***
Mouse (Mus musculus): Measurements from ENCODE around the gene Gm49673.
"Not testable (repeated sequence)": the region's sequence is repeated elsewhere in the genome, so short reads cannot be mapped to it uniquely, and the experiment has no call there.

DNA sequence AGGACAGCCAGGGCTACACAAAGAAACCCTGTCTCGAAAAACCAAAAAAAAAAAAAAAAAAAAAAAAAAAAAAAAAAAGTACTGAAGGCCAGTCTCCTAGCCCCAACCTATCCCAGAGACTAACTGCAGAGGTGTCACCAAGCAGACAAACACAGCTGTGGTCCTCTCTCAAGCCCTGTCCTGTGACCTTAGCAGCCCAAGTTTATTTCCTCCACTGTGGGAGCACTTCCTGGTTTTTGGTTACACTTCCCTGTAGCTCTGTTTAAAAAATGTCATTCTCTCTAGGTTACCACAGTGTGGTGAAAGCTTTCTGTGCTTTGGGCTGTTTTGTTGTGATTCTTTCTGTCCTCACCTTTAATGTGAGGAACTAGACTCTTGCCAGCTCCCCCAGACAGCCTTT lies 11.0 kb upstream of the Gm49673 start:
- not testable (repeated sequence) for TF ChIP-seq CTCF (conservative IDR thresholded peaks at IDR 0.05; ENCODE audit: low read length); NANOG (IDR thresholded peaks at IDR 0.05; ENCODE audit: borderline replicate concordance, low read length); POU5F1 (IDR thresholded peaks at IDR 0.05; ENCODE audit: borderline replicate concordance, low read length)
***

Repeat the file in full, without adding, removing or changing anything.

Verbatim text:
Mouse (Mus musculus): Measurements from ENCODE around the gene Gm49673.
"Not testable (repeated sequence)": the region's sequence is repeated elsewhere in the genome, so short reads cannot be mapped to it uniquely, and the experiment has no call there.

DNA sequence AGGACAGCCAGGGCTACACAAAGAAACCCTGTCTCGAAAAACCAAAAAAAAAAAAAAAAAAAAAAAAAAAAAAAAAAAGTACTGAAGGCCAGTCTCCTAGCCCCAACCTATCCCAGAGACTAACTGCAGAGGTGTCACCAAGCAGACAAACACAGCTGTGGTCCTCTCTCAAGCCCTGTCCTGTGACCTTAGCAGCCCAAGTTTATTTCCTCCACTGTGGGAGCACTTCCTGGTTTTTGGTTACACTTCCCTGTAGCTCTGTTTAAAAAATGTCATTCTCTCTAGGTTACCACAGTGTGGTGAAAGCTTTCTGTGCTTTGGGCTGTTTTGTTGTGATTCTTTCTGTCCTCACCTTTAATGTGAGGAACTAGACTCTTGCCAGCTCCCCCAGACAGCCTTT lies 11.0 kb upstream of the Gm49673 start:
- not testable (repeated sequence) for TF ChIP-seq CTCF (conservative IDR thresholded peaks at IDR 0.05; ENCODE audit: low read length); NANOG (IDR thresholded peaks at IDR 0.05; ENCODE audit: borderline replicate concordance, low read length); POU5F1 (IDR thresholded peaks at IDR 0.05; ENCODE audit: borderline replicate concordance, low read length)